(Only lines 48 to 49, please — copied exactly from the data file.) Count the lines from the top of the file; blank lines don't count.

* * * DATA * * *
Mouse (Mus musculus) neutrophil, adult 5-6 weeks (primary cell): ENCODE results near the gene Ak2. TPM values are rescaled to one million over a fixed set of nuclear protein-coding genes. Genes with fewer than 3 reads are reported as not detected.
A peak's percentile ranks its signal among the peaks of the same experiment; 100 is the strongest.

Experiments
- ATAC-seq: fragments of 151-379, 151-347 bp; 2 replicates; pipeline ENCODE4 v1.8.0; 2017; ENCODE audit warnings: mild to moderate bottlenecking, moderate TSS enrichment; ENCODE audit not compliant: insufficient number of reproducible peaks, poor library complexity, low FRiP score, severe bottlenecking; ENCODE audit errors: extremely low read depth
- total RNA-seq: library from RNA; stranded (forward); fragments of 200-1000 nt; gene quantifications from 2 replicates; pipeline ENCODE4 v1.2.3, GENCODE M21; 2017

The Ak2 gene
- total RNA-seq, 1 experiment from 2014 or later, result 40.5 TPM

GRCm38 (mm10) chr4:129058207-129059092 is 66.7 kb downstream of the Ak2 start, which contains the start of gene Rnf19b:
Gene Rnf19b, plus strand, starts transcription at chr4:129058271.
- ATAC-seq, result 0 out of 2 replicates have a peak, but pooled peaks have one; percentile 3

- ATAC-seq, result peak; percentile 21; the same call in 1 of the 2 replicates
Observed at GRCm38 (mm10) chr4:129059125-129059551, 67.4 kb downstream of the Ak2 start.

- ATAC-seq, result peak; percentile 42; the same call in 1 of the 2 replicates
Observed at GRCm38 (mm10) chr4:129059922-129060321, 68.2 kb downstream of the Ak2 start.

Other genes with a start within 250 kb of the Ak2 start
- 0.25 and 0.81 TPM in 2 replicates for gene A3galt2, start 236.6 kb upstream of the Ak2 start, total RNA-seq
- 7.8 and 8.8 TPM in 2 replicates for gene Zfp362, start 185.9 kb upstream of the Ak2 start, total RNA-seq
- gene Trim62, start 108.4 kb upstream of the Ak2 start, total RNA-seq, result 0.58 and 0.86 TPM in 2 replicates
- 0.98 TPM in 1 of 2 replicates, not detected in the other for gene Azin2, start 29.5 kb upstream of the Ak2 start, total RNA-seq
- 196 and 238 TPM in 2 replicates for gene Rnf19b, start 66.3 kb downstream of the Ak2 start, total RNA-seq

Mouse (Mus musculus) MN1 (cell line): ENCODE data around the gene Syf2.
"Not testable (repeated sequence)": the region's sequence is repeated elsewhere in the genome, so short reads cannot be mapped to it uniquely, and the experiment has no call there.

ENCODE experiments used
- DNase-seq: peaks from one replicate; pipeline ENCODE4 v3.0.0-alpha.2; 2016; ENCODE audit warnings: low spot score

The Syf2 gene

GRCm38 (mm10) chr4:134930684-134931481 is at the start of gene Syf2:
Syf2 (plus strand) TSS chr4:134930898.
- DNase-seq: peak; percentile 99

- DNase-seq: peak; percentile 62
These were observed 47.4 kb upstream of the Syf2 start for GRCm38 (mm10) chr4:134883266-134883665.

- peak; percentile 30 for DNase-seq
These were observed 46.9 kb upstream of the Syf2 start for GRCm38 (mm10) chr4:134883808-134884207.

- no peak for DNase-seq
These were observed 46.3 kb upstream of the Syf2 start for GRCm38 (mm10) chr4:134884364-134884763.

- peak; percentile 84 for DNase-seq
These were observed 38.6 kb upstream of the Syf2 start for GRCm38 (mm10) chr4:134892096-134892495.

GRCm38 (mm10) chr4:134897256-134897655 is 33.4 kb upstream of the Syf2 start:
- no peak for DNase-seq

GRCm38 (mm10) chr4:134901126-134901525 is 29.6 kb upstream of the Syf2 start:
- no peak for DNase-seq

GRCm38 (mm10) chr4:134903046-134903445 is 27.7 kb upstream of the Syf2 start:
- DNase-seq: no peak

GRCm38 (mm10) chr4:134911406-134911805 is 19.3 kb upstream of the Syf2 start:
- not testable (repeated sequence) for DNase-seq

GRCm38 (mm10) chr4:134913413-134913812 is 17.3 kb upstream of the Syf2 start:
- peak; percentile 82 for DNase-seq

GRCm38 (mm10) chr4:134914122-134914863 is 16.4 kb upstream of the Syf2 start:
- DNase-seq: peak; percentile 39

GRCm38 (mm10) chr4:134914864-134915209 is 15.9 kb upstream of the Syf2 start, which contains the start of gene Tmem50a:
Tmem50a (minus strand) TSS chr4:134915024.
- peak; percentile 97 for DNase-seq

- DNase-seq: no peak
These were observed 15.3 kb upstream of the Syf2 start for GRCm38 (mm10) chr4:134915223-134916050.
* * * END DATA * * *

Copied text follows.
- DNase-seq: peak; percentile 39

GRCm38 (mm10) chr4:134914864-134915209 is 15.9 kb upstream of the Syf2 start, which contains the start of gene Tmem50a: